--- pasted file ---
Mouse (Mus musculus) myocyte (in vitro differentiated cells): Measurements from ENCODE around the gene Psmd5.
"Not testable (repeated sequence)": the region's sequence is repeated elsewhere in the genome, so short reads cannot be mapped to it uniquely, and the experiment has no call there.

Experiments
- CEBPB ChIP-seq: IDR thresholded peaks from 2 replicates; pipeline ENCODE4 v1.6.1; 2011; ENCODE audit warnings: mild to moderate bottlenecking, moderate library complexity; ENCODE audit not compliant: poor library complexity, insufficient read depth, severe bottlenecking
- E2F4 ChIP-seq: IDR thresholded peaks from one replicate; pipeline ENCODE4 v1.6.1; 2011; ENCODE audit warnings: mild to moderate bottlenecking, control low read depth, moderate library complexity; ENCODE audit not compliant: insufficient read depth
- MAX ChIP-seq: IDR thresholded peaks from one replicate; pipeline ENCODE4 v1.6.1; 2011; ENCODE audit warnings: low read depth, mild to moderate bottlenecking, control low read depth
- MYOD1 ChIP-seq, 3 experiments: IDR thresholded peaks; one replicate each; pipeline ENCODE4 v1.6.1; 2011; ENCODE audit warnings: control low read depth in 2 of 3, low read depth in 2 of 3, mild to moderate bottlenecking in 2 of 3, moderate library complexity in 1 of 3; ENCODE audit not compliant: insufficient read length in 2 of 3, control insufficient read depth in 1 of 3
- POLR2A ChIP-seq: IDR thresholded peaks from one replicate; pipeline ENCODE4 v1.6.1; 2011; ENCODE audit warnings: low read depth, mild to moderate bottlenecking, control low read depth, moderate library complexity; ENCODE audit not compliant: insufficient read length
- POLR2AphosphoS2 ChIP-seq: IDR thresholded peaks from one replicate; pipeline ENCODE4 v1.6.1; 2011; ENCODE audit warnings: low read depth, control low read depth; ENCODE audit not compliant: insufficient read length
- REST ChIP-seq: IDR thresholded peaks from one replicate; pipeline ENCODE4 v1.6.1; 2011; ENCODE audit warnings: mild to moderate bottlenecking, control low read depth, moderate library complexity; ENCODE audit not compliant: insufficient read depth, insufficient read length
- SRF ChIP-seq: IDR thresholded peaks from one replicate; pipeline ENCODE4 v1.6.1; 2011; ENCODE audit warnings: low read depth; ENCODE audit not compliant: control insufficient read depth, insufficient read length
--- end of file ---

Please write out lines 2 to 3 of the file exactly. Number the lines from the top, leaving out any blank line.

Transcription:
"Not testable (repeated sequence)": the region's sequence is repeated elsewhere in the genome, so short reads cannot be mapped to it uniquely, and the experiment has no call there.

Experiments